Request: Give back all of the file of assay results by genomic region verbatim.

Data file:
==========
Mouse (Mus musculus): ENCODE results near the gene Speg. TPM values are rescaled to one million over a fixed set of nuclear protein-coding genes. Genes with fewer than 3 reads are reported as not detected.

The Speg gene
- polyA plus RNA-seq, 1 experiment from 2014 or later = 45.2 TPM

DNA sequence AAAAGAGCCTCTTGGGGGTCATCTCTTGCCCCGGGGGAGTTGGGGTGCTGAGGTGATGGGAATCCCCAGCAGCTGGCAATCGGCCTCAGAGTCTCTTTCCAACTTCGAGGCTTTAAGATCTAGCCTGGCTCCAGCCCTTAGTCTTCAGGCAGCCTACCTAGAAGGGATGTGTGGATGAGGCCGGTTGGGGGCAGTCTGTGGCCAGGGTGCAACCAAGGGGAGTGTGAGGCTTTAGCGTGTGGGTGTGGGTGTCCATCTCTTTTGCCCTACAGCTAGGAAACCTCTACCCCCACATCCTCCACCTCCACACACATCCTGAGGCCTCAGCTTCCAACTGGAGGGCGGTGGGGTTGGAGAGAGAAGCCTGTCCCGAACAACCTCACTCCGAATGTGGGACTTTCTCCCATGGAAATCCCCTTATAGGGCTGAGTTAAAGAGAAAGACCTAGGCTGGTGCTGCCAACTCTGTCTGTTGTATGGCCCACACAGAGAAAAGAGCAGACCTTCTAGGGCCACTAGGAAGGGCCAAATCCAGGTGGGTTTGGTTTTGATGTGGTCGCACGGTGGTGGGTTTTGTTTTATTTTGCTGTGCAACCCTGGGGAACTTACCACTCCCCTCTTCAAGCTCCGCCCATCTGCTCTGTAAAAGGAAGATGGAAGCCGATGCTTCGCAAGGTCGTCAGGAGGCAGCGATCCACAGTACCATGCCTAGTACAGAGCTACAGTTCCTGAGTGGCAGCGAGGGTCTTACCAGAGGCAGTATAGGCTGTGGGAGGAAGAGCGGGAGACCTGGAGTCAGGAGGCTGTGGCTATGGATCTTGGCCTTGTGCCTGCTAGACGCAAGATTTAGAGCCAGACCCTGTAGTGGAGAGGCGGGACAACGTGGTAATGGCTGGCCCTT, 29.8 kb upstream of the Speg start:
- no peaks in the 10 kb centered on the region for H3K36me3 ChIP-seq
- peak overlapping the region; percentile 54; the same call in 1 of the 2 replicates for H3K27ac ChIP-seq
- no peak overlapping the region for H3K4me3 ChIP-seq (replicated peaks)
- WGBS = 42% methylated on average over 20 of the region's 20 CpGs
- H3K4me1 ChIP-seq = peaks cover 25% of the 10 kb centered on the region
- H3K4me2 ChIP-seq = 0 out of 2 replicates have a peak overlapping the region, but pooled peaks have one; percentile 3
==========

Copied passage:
Mouse (Mus musculus): ENCODE results near the gene Speg. TPM values are rescaled to one million over a fixed set of nuclear protein-coding genes. Genes with fewer than 3 reads are reported as not detected.

The Speg gene
- polyA plus RNA-seq, 1 experiment from 2014 or later = 45.2 TPM

DNA sequence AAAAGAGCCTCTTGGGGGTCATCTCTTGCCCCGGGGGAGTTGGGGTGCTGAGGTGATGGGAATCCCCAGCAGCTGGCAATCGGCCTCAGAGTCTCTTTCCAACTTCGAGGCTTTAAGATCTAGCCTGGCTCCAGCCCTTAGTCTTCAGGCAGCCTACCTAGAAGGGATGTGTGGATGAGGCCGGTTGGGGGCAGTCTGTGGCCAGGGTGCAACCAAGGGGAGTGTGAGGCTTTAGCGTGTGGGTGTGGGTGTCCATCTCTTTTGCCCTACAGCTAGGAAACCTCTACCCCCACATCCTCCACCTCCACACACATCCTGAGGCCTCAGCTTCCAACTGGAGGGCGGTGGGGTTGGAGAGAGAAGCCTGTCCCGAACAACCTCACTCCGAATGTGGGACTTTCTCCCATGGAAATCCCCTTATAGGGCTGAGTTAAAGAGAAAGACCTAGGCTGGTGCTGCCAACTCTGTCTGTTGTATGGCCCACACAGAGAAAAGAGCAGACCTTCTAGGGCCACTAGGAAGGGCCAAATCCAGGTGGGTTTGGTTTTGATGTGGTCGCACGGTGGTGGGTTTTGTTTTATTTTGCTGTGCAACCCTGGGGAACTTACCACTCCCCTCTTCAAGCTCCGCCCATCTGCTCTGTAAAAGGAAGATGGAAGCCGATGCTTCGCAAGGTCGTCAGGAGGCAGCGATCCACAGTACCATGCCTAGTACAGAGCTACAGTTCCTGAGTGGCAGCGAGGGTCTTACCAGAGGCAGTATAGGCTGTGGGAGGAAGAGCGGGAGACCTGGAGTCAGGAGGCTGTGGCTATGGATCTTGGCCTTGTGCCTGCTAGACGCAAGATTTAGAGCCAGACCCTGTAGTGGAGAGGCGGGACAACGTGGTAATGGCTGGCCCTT, 29.8 kb upstream of the Speg start:
- no peaks in the 10 kb centered on the region for H3K36me3 ChIP-seq
- peak overlapping the region; percentile 54; the same call in 1 of the 2 replicates for H3K27ac ChIP-seq
- no peak overlapping the region for H3K4me3 ChIP-seq (replicated peaks)
- WGBS = 42% methylated on average over 20 of the region's 20 CpGs
- H3K4me1 ChIP-seq = peaks cover 25% of the 10 kb centered on the region
- H3K4me2 ChIP-seq = 0 out of 2 replicates have a peak overlapping the region, but pooled peaks have one; percentile 3